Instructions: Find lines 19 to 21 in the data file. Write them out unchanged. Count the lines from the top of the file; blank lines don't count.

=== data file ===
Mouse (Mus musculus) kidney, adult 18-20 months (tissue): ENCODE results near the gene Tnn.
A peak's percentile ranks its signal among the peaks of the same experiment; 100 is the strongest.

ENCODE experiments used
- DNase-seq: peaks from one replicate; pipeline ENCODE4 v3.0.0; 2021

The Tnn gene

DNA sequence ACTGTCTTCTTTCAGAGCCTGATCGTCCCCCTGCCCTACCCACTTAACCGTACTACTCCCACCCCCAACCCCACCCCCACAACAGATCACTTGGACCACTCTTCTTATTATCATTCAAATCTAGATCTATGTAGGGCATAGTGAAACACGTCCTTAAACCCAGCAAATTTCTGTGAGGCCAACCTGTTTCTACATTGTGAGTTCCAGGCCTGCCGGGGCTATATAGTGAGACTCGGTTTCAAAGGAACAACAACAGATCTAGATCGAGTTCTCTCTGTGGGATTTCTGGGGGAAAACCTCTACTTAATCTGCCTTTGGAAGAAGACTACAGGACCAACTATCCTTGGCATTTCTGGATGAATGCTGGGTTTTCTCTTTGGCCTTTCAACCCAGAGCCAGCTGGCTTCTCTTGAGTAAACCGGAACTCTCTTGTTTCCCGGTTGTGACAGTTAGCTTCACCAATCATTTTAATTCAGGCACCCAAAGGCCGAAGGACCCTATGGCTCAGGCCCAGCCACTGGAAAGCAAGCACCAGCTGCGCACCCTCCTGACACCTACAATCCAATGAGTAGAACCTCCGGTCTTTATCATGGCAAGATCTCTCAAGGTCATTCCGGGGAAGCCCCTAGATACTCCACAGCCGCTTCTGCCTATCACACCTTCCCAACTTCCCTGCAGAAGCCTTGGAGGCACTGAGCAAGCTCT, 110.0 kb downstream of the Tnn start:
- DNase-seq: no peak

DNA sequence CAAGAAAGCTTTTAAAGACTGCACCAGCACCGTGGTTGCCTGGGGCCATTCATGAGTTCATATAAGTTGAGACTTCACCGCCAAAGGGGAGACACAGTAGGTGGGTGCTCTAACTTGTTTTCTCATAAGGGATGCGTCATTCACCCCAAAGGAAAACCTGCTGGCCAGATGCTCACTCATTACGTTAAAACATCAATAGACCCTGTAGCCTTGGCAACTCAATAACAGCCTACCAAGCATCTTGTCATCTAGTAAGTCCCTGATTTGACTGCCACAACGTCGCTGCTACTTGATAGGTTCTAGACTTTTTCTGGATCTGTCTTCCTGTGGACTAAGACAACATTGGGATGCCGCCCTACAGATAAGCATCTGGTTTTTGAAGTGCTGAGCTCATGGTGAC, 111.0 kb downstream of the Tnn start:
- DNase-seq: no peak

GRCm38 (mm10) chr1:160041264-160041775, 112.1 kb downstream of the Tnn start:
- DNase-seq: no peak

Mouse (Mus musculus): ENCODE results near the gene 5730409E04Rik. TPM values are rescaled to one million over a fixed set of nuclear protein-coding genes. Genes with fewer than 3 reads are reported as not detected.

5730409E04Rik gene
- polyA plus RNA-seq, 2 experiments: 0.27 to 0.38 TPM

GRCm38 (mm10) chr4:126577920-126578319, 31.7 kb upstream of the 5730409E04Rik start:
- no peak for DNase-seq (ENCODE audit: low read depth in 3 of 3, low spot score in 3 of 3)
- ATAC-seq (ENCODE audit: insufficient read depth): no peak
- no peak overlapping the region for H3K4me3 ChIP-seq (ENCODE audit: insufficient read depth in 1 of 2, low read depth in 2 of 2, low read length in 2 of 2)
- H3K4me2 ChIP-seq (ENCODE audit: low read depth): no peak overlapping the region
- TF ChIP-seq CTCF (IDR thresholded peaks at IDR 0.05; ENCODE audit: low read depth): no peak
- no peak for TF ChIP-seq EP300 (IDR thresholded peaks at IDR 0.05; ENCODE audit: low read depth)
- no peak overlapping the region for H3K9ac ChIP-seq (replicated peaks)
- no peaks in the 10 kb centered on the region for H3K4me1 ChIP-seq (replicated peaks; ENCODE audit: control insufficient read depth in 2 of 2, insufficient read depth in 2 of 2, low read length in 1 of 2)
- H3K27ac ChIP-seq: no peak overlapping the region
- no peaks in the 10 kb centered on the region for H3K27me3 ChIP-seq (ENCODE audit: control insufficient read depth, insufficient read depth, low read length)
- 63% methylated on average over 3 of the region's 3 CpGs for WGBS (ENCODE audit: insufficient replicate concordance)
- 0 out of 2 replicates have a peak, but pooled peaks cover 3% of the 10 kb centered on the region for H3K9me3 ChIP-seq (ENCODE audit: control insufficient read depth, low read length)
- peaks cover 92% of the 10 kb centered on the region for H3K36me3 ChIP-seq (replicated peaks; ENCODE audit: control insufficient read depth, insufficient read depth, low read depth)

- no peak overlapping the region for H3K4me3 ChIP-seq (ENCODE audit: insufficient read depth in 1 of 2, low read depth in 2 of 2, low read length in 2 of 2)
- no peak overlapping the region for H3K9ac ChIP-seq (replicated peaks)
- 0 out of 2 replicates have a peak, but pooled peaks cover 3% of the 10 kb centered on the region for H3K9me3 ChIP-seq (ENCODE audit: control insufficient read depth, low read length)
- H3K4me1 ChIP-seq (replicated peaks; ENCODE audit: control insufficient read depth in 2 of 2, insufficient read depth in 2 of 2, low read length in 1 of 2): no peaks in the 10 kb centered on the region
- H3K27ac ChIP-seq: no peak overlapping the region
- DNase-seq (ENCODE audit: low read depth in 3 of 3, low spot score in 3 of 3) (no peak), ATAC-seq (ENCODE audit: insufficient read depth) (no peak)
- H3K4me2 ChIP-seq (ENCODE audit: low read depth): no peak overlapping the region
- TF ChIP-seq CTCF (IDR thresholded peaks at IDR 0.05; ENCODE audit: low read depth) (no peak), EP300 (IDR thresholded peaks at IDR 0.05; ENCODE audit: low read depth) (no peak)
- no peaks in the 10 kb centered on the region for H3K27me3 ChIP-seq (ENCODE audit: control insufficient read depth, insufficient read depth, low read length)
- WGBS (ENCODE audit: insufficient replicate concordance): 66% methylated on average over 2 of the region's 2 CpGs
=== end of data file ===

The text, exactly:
- H3K4me2 ChIP-seq (ENCODE audit: low read depth): no peak overlapping the region
- TF ChIP-seq CTCF (IDR thresholded peaks at IDR 0.05; ENCODE audit: low read depth): no peak
- no peak for TF ChIP-seq EP300 (IDR thresholded peaks at IDR 0.05; ENCODE audit: low read depth)